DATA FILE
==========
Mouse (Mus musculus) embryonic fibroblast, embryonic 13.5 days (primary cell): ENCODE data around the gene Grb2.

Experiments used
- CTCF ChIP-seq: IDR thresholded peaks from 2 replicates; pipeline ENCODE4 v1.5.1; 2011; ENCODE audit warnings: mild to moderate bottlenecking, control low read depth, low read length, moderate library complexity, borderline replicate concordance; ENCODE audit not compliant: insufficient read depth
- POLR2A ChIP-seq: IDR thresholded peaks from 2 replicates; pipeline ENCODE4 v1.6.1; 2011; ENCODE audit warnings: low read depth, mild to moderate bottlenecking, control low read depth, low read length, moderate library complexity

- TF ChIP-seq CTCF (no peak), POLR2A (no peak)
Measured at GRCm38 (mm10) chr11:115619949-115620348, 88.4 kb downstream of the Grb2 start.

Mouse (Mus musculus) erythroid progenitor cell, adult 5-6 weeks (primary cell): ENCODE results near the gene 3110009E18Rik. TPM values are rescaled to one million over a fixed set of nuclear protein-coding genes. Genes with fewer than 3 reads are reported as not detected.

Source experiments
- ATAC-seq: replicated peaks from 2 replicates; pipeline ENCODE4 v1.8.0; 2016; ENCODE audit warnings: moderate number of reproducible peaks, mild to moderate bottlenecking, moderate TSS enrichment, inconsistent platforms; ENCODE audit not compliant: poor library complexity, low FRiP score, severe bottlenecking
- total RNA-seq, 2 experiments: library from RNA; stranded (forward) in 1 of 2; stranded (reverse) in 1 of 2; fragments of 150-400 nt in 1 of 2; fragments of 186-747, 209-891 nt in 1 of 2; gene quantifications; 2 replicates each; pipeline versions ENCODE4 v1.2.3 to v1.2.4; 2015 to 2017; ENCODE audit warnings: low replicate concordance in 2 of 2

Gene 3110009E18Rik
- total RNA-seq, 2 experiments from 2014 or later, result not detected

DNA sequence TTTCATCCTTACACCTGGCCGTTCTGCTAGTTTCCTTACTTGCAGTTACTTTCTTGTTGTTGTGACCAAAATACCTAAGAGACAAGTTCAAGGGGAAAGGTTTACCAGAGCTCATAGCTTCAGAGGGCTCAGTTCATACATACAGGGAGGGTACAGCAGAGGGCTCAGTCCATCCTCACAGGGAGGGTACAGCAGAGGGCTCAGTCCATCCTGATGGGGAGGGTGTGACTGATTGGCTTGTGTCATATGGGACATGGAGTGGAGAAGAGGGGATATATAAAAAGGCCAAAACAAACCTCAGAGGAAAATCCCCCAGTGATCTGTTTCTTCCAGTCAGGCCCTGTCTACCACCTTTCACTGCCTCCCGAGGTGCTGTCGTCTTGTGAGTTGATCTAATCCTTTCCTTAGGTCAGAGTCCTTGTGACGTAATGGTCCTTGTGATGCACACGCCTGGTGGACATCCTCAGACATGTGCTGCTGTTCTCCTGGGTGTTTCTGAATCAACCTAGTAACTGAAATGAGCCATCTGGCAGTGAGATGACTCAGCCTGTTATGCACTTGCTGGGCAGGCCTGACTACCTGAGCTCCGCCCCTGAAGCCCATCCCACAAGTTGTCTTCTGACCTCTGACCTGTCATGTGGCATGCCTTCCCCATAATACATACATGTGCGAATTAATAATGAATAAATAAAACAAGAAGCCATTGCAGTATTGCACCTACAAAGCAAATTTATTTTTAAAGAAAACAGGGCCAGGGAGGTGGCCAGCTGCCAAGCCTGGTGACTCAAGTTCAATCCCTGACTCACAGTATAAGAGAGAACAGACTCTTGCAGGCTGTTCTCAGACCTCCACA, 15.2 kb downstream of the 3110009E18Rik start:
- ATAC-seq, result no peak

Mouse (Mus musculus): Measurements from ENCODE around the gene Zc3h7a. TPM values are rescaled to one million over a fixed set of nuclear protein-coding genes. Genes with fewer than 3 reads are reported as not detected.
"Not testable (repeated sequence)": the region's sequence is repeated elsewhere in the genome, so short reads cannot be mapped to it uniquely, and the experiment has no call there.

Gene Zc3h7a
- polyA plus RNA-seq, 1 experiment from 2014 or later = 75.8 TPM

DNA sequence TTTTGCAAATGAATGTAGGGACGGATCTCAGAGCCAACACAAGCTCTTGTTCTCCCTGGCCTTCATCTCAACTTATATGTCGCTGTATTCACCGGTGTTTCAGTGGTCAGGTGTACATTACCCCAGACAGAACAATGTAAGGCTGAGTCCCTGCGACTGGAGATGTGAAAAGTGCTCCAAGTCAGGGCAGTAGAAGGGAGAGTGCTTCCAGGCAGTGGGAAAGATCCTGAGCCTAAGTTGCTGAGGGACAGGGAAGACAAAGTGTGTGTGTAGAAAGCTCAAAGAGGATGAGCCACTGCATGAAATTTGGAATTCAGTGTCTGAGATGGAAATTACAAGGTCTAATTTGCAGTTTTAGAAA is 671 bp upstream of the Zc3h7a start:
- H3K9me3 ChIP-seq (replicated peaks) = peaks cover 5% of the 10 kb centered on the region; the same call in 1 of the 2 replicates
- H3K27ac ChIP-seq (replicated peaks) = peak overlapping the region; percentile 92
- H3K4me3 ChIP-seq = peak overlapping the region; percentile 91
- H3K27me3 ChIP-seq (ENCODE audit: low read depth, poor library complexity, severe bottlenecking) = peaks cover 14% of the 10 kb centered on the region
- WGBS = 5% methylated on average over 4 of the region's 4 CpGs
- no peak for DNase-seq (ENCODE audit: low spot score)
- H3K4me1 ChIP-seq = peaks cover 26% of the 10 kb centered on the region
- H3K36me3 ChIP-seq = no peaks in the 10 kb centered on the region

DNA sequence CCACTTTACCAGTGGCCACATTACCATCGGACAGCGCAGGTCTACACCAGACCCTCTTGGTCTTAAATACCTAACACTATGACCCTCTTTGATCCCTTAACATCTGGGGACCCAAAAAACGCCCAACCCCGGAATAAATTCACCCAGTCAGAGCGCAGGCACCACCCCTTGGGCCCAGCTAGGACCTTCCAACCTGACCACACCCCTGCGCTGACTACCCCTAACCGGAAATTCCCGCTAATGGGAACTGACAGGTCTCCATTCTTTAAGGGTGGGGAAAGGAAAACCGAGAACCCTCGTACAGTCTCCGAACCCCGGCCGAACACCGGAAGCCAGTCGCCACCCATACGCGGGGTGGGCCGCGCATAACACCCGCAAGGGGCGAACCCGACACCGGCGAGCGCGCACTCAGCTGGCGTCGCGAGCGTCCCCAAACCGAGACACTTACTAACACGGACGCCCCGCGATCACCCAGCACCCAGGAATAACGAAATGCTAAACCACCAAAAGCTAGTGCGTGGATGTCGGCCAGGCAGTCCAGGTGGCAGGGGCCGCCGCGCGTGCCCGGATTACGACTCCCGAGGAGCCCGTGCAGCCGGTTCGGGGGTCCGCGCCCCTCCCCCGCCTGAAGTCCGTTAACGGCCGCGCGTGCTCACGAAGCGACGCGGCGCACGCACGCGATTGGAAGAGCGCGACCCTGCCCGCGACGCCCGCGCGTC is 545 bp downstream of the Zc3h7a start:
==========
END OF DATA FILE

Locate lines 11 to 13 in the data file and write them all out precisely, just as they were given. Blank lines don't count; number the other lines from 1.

Gene 3110009E18Rik
- total RNA-seq, 2 experiments from 2014 or later, result not detected

DNA sequence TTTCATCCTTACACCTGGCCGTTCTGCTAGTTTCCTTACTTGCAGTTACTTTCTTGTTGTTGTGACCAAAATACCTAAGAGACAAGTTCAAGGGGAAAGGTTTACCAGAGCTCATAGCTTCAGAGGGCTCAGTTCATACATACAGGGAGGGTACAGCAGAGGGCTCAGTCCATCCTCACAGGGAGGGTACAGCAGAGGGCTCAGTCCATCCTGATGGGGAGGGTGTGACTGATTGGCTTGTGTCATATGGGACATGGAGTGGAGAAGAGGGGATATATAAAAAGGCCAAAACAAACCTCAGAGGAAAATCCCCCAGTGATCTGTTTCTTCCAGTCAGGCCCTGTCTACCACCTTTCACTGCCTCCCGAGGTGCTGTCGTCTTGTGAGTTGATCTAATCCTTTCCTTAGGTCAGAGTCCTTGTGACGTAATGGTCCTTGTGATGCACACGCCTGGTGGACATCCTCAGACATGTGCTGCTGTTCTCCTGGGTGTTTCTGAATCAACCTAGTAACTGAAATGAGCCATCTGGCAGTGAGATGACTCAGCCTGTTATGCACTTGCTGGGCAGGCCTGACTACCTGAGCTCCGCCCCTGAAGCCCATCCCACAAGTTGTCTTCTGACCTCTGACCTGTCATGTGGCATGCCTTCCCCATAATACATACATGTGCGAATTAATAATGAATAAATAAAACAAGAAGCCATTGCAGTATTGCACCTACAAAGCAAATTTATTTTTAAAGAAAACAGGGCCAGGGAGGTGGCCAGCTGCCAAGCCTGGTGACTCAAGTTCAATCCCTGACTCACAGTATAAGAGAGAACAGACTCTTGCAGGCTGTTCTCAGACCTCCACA, 15.2 kb downstream of the 3110009E18Rik start: